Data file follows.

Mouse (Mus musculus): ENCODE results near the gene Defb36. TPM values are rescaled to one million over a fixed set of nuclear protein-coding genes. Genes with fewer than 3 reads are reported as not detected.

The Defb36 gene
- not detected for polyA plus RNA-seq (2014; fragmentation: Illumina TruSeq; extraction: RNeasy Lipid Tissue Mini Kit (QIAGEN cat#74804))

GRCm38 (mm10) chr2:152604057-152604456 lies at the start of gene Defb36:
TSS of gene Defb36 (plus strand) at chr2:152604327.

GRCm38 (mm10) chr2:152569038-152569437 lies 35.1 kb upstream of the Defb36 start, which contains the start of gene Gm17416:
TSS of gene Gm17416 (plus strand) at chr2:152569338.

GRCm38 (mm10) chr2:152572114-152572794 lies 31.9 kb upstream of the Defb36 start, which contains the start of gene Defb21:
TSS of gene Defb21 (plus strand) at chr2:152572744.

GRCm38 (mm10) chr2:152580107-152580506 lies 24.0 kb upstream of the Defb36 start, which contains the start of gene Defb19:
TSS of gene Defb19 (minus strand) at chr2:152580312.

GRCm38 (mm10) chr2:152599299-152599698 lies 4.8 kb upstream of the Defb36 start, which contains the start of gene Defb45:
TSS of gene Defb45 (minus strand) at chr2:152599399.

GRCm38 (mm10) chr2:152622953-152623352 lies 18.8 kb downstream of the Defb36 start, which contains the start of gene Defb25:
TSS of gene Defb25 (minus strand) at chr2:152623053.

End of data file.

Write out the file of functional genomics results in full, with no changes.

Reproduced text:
Mouse (Mus musculus): ENCODE results near the gene Defb36. TPM values are rescaled to one million over a fixed set of nuclear protein-coding genes. Genes with fewer than 3 reads are reported as not detected.

The Defb36 gene
- not detected for polyA plus RNA-seq (2014; fragmentation: Illumina TruSeq; extraction: RNeasy Lipid Tissue Mini Kit (QIAGEN cat#74804))

GRCm38 (mm10) chr2:152604057-152604456 lies at the start of gene Defb36:
TSS of gene Defb36 (plus strand) at chr2:152604327.

GRCm38 (mm10) chr2:152569038-152569437 lies 35.1 kb upstream of the Defb36 start, which contains the start of gene Gm17416:
TSS of gene Gm17416 (plus strand) at chr2:152569338.

GRCm38 (mm10) chr2:152572114-152572794 lies 31.9 kb upstream of the Defb36 start, which contains the start of gene Defb21:
TSS of gene Defb21 (plus strand) at chr2:152572744.

GRCm38 (mm10) chr2:152580107-152580506 lies 24.0 kb upstream of the Defb36 start, which contains the start of gene Defb19:
TSS of gene Defb19 (minus strand) at chr2:152580312.

GRCm38 (mm10) chr2:152599299-152599698 lies 4.8 kb upstream of the Defb36 start, which contains the start of gene Defb45:
TSS of gene Defb45 (minus strand) at chr2:152599399.

GRCm38 (mm10) chr2:152622953-152623352 lies 18.8 kb downstream of the Defb36 start, which contains the start of gene Defb25:
TSS of gene Defb25 (minus strand) at chr2:152623053.